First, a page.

2. Left and right speaker is a base for any quality system. Headphones can be more immediate, detailed and transparent if compared to similarly priced loudspeakers. Step it up and headphones cannot compare with the listening experience a proper two channel set up can offer in terms of dynamics, transparency, detail, texture and more importantly soundstage. Have 5 sets of high quality headphones from AQ, Denon, Beyerdynamics, Grado, Sony and Sennheiser and while they serve great purpose when evaluating gear, voicing gear and evaluating recordings they are no match for goo left and right speaker. A pair of good full range drivers from Fostex, Tang Band, Scan Speak, Seas (in proper enclosure) with a Lepai amp is a perfect budget start for a budding audiophile. Forget those all in one bluetooth speakers for any serious listening.

    3. JBL LSR305 ($250 USD pair from Amazon)
      Schiit Fulla2 ($99 from Schiit)
      Laptop/tablet/phone ($0 – you already own it)
      Streaming service of your choice

      That’s $350 of capital investment for something that’s very listenable in up to medium sized rooms, smallish, not too many boxes.

      Very hard to do better without spending more, this gives set up gives you active monitors with DSP crossovers, a waveguide descended form the $25k JBL M2, bass down to 43 Hz, max SPL of 108 dB, and a latest generation Schiit DAC/Amp with an awesome big ass knob.

      Add a pair of headphones, IsoAcoustics stands, or matching LSR310s subwoofer when budget permits.

      • On my desktop, which features a pair of JBL LSR305 monitors spread about 1m apart, I’d say the Iso Acoustic stands make such an enormous difference in positioning and clarity from the mids on down that I recommend waiting on the 305s until one can afford the IsoAcoustics, too. Essential, they are, and only USD100. These monitors work quite well in an entry-level regular hifi set-up, too. I’ve heard them do amazing things even in larger rooms.

        • Completely agree (I also use the LSR305 on a desktop with IsoAcoustic stands).

          My only fear is that an audio newbie would balk at $100 on stands and call the whole project off as audiophool nonsense.

    4. Just reached the half way point. I’ll need to come back to the other half later as I’m out of time right now, but I do want to say something before I forget.

      That bit at around 24:30 where you say that with all the very cheap (or free) music available in the world, there’s more money available to be invested in the hardware. That’s not entirely reflective of the market, imho. The average young person has to save for his computer or smartphone these days, and those are not cheap either. Sure, computers augment our lives in many other ways as well, unlike that walkman or turntable we saved for in our formative years which only played music, but to the average lad in school, or even one who just got his first job, it’s still a significantly expensive entry point (that and the need to pay for monthly broadband/data plans). Heck, the majority of young people in the developed world spend their year’s entire savings on a computing device (usually smartphone) in order to remain connected.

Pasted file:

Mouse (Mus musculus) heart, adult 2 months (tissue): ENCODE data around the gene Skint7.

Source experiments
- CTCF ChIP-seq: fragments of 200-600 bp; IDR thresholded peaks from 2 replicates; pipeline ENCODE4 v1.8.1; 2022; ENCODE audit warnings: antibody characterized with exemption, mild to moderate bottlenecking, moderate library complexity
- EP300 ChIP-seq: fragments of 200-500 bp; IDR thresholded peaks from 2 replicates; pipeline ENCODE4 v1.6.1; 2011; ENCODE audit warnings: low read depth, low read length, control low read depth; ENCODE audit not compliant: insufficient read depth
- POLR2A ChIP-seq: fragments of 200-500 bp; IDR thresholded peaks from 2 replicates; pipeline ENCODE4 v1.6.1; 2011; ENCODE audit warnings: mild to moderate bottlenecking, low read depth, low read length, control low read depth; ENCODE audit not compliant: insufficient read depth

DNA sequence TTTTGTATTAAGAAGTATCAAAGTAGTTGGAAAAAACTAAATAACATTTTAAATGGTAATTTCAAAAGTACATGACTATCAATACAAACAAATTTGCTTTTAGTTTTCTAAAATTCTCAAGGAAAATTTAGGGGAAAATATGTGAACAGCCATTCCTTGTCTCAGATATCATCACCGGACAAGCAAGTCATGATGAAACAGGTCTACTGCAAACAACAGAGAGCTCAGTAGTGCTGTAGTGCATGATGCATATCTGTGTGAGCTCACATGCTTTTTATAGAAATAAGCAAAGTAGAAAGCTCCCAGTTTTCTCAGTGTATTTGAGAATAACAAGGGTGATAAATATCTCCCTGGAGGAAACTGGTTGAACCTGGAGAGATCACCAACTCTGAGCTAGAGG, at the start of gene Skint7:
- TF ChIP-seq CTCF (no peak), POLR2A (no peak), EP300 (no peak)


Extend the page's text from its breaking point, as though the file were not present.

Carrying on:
The music might be more accessible, but the entry cost mostly remains the same. In our time, music and school might’ve equaled a roughly $1000 (in today’s money after inflation) investment in walkman + casettes + books + school stuff, but nowadays it’s still $1000 for that computing device and internet connection. I don’t subscribe to that “you already own it so it’s not part of the cost” thing that some say about including the computing device into the total price, because it’s clearly not the case for most people.

      • “Heck, the majority of young people in the developed world spend their year’s entire savings on a computing device (usually smartphone) in order to remain connected.”

        Does this not suggest that one buys a smartphone to make calls and texts and connect to social media? Music access might also be a part of that spending decision but I’d doubt that it’s the leading factor. One doesn’t buy a phone *just* for music streaming. Ditto laptops and PCs.

        Furthermore, whist laptops and smartphones CAN cost a grand, they don’t have to. One can easily snag a Spotify capable laptop for US$250 and a smartphone that does likewise for not much more.

        • I’m not necessarily saying that adding the cost of the source device makes it an unaffordable all of a sudden – using your $250 as a base source price, we can still get a decent conversion/amplification device (DF-Black = $100) and transducer (ATH-M50 = $150) and make the $500 entry point pricing suggested in the article – but If we want to introduce people into the hobby, we need to be honest with them about what they’re spending in total, regardless of whether music access/playback is the leading factor or not. This is especially relevant in this era where, thanks to “planned adolescence” being engineered into OEM manufacturing techniques and operating system requirements, we get computing devices that don’t last all that long.

    5. RE: “Bluetooth”

      My biggest fear with Bluetooth transmission is basically this:
      We’re already seeing things starting to go south with the Bluetooth pairing process. Apple just introduced the W1 chip, while everyone else is using Qualcomm’s NFC. It’s stupid how the iPhone has NFC capability but Apple limits it to Apple Pay functionality only.

      Though to be fair, we have the same issue with analog jacks – ie; various types of balanced connectors for portable DAPs, or the multitude of different plugs for in-ear monitors. I guess we haven’t learned anything from our past douchewaffleness.

    6. i am a hoary old boomer,and a 6moons certified audiophile i hear it spotify on my 2nd generation dragonfly and air book with the unflappable senn hp100 is bona fide hi fi for pop’s not so bad on the main rig want adult music,you need adult gear.
      from rome

    7. Hi John,

      There’s no question that there are pitfalls to selling a DAC at $99, but I’m still disgusted by this:

      Having lived in Asia and visited many times, I believe its easy to spot fakes on a shelf, but someone buying online doesnt have that luxury. The people behind this wont stop – its up to the paper tigers to start prosecuting the middlemen to the full extent of the law. Boxing Day sales have just started here in Darwin – 30% off the inflated prices – but I doubt there’ll be any USB DACs in the ‘Clearance’ bins 😉


    KIH #39 – Listening modes

    DAR’s favourite bits of 2016